The Salvation Army in Europe assists refugees
Situation called “worst refugee crisis since the Second World War.”
As European leaders seek to deal with what a European Union representative called the worst refugee crisis since the Second World War, The Salvation Army is responding across the continent, providing practical, emotional and spiritual support.
“Few who have watched news footage or read newspaper reports of the unfolding situation in Europe in recent days will have been unmoved by the plight of refugees,” said General André Cox. “Our hearts are broken, and we must act. The Salvation Army is responding to needs right across Europe, but every Salvationist can pray, and we have confidence that God hears us [1 John 5:14].”
According to the International Organization for Migration, more than 360,000 refugees and migrants have crossed the Mediterranean Sea in the first eight months of 2015—already 140,000 more than in 2014. Around 245,000 people have landed in Greece and a further 116,000 in Italy. Records show that more than 2,700 refugees have died trying to reach Europe.
The Salvation Army in Europe believes it has an ethical and humanitarian responsibility to provide support to individuals and families fleeing their countries of origin. Some activities and programs for refugees are already well established but in recent months The Salvation Army has stepped up its support and also started new activities in several European countries.
In Greece, The Salvation Army is working at the port of Piraeus in Athens to provide food and non-food items to refugees from Syria and north African countries arriving via the islands of Kos, Lesbos and others. Plans are underway to scale up support and to provide additional support in Thessaloniki.
A Salvation Army center in Rome has hosted 21 Eritrean asylum seekers since May this year, providing accommodation and food along with legal support in the process of gaining refugee status. Conversations are currently taking place with local authorities in Salerno about hosting 50 to 60 people there.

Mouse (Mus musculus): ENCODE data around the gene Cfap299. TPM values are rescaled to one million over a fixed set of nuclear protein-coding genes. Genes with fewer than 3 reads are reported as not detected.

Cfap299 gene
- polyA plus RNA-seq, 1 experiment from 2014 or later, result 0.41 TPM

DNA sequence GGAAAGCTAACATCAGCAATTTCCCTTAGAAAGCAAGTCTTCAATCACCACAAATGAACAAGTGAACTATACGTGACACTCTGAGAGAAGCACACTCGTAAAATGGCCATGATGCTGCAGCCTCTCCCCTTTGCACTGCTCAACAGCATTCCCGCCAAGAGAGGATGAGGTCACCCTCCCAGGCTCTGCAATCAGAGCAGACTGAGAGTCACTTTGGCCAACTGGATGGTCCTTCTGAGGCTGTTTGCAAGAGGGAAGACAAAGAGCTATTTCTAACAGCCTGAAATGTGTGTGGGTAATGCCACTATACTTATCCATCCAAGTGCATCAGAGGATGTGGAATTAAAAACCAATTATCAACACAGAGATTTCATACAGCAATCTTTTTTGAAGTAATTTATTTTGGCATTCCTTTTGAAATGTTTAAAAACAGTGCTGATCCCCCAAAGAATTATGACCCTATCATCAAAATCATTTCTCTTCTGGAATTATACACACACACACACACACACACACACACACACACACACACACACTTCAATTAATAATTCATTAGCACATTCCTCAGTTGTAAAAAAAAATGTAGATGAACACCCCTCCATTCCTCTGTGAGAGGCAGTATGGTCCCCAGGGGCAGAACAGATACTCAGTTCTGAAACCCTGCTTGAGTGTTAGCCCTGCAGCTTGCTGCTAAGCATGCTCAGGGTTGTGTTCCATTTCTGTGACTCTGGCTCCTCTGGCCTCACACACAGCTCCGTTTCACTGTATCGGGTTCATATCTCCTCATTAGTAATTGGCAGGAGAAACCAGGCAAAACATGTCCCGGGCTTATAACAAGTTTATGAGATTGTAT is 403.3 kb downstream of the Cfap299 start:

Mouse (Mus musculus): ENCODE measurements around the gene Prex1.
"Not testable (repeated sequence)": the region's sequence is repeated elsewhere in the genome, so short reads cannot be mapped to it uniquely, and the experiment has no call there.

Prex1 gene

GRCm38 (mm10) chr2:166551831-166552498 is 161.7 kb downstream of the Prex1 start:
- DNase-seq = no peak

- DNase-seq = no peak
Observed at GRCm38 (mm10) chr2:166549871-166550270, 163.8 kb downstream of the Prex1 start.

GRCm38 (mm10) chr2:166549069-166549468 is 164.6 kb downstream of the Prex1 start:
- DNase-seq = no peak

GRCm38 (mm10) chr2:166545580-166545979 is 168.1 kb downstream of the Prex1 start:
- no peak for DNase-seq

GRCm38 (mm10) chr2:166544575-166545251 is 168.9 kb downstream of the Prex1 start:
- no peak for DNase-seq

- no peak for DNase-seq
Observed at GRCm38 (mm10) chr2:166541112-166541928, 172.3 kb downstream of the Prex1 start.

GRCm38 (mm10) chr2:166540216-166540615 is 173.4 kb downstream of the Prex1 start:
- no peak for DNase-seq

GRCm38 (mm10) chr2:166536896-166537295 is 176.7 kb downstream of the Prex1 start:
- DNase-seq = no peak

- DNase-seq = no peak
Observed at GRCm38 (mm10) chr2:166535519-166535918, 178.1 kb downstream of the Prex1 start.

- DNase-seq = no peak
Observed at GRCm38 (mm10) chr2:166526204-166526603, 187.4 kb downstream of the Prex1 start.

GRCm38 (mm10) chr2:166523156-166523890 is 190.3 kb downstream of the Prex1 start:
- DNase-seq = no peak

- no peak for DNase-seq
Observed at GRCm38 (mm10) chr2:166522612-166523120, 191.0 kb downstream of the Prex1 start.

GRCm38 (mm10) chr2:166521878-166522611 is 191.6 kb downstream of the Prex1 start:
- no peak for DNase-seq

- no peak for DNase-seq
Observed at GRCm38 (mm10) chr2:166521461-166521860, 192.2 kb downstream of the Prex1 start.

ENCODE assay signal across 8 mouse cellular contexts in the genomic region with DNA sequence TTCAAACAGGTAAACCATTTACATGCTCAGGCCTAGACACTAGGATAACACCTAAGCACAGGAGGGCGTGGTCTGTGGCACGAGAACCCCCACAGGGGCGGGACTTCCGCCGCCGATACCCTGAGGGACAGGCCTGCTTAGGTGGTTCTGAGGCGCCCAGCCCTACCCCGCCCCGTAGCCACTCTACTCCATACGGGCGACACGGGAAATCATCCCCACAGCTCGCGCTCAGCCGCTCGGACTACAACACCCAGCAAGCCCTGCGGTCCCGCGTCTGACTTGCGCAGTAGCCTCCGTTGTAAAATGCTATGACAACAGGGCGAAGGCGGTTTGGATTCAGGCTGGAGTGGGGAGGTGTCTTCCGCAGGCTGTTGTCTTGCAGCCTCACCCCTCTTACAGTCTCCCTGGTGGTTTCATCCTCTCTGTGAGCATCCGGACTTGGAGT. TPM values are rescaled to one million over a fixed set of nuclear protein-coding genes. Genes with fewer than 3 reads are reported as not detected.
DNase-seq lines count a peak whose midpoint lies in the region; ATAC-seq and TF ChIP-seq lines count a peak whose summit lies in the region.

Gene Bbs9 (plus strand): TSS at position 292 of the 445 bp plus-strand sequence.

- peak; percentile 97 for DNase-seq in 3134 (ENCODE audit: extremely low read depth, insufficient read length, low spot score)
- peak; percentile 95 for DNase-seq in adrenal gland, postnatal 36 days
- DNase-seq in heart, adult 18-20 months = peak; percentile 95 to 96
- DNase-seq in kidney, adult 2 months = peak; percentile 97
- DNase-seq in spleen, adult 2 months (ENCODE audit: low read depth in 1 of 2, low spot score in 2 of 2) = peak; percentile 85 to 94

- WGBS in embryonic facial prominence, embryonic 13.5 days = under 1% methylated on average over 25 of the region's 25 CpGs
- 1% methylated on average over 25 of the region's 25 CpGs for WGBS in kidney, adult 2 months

The Salvation Army in France is providing space for 275 migrants in various centers and is offering meals to 60-80 migrants in Marseille.
In The Netherlands, The Salvation Army has doubled its capacity for hosting refugees from 75 to 150 beds, with additional beds in crisis centers for the most marginalized. Refugees living in other shelters are being provided with clothing.
For many years The Salvation Army in Jönköping, Sweden, has been running a hostel for unaccompanied minors. This year it has increased capacity from 23 to 26 and is providing support through the asylum process. In addition, seven minors who have already gained asylum are being supported as they work toward independence. Two additional properties are currently being prepared to house young migrants.
In Copenhagen, Denmark, The Salvation Army provides 20 beds for migrants.
The Salvation Army in Switzerland is currently hosting 2,500 people arriving from war-torn regions. Other support includes the provision of food, healthcare, childcare, assistance with access to education, language courses and support in finding job opportunities.
In Hungary, The Salvation Army is handing out clothes, shoes, hygiene articles, sleeping bags, blankets, water and food to refugees who have gathered at rail stations.
Although Romania has not seen a huge increase in refugees over recent days, Salvation Army team members report that several migrants have needed assistance through ongoing homeless support, especially during colder weather.
The Salvation Army in the U.K. is currently preparing spaces for up to 40 refugees in one of its properties and is prepared to commit further personnel, funds and property to assist in the continuing crisis.
In Russia, The Salvation Army is providing asylum seekers with blankets, food and clothing.
In several places in Finland, The Salvation Army has started communications with the Red Cross and other organizations who are running reception centers for asylum seekers to discuss possible coordination and support.
In several centers in Germany, The Salvation Army is working together with other organizations and local authorities to provide shelter and other support, including language lessons and clothing.
As the refugee situation in Europe unfolds, The Salvation Army will continue to fulfill its mission to “meet human needs in Jesus’ name without discrimination,” offering support to people at railway stations, refugee centers and at its hundreds of churches across the continent.
More information including an interactive map is online, and donations to the Europe Disaster Fund may also be made online.